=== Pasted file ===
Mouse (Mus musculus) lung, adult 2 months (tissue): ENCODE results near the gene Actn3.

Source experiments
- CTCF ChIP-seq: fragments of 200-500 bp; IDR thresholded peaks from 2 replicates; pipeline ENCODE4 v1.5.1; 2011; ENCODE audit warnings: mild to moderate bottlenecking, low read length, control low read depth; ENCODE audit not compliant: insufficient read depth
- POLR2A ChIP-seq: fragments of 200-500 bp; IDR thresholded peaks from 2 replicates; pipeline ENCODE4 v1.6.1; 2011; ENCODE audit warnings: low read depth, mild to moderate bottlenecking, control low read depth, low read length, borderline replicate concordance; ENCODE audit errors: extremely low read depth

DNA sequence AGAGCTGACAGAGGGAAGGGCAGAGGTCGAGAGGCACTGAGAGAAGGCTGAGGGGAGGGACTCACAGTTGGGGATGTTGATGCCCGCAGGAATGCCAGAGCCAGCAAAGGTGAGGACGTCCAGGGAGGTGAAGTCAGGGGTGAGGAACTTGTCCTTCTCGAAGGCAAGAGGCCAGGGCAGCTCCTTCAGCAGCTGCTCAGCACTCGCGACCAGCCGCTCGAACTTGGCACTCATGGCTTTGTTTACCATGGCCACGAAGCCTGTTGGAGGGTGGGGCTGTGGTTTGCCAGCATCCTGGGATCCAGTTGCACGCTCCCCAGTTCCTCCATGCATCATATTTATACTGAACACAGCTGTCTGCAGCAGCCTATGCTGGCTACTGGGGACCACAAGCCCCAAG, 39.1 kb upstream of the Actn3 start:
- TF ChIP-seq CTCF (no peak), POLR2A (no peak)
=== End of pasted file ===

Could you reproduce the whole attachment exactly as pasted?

Mouse (Mus musculus) lung, adult 2 months (tissue): ENCODE results near the gene Actn3.

Source experiments
- CTCF ChIP-seq: fragments of 200-500 bp; IDR thresholded peaks from 2 replicates; pipeline ENCODE4 v1.5.1; 2011; ENCODE audit warnings: mild to moderate bottlenecking, low read length, control low read depth; ENCODE audit not compliant: insufficient read depth
- POLR2A ChIP-seq: fragments of 200-500 bp; IDR thresholded peaks from 2 replicates; pipeline ENCODE4 v1.6.1; 2011; ENCODE audit warnings: low read depth, mild to moderate bottlenecking, control low read depth, low read length, borderline replicate concordance; ENCODE audit errors: extremely low read depth

DNA sequence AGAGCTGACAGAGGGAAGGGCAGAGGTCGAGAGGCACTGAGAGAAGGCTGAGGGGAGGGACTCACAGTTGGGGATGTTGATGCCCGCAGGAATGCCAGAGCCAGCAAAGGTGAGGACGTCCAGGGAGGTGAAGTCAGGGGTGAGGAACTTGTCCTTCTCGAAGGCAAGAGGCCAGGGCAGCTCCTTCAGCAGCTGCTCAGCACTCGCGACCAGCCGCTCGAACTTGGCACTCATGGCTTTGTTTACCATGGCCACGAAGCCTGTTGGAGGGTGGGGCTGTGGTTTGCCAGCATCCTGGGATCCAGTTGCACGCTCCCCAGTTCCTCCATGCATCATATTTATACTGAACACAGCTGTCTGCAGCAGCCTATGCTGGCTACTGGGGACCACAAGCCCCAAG, 39.1 kb upstream of the Actn3 start:
- TF ChIP-seq CTCF (no peak), POLR2A (no peak)